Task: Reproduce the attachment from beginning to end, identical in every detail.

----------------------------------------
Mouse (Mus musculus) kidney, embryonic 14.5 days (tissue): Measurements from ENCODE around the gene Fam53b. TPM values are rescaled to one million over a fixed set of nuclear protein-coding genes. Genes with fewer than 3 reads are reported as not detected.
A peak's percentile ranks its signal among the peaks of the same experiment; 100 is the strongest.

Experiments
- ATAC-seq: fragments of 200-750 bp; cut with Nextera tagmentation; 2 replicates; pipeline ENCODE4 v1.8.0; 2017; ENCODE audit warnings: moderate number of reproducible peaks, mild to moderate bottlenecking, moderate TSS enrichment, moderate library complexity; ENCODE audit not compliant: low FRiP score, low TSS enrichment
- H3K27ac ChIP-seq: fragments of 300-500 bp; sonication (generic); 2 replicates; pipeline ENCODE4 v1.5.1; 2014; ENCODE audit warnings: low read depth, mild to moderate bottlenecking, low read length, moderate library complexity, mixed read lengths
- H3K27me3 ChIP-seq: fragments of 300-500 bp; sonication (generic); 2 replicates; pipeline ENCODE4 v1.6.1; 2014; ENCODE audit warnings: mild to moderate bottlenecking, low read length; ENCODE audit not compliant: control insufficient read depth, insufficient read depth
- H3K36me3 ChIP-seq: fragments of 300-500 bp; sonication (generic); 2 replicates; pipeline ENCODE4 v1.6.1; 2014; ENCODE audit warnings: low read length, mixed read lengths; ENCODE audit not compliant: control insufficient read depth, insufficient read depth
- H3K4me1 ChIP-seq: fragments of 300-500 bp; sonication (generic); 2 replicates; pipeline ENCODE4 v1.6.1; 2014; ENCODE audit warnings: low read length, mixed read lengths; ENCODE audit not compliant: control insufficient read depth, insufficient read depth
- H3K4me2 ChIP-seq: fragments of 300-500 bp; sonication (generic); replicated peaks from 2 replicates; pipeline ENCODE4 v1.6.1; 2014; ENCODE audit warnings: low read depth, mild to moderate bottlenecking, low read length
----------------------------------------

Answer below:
Mouse (Mus musculus) kidney, embryonic 14.5 days (tissue): Measurements from ENCODE around the gene Fam53b. TPM values are rescaled to one million over a fixed set of nuclear protein-coding genes. Genes with fewer than 3 reads are reported as not detected.
A peak's percentile ranks its signal among the peaks of the same experiment; 100 is the strongest.

Experiments
- ATAC-seq: fragments of 200-750 bp; cut with Nextera tagmentation; 2 replicates; pipeline ENCODE4 v1.8.0; 2017; ENCODE audit warnings: moderate number of reproducible peaks, mild to moderate bottlenecking, moderate TSS enrichment, moderate library complexity; ENCODE audit not compliant: low FRiP score, low TSS enrichment
- H3K27ac ChIP-seq: fragments of 300-500 bp; sonication (generic); 2 replicates; pipeline ENCODE4 v1.5.1; 2014; ENCODE audit warnings: low read depth, mild to moderate bottlenecking, low read length, moderate library complexity, mixed read lengths
- H3K27me3 ChIP-seq: fragments of 300-500 bp; sonication (generic); 2 replicates; pipeline ENCODE4 v1.6.1; 2014; ENCODE audit warnings: mild to moderate bottlenecking, low read length; ENCODE audit not compliant: control insufficient read depth, insufficient read depth
- H3K36me3 ChIP-seq: fragments of 300-500 bp; sonication (generic); 2 replicates; pipeline ENCODE4 v1.6.1; 2014; ENCODE audit warnings: low read length, mixed read lengths; ENCODE audit not compliant: control insufficient read depth, insufficient read depth
- H3K4me1 ChIP-seq: fragments of 300-500 bp; sonication (generic); 2 replicates; pipeline ENCODE4 v1.6.1; 2014; ENCODE audit warnings: low read length, mixed read lengths; ENCODE audit not compliant: control insufficient read depth, insufficient read depth
- H3K4me2 ChIP-seq: fragments of 300-500 bp; sonication (generic); replicated peaks from 2 replicates; pipeline ENCODE4 v1.6.1; 2014; ENCODE audit warnings: low read depth, mild to moderate bottlenecking, low read length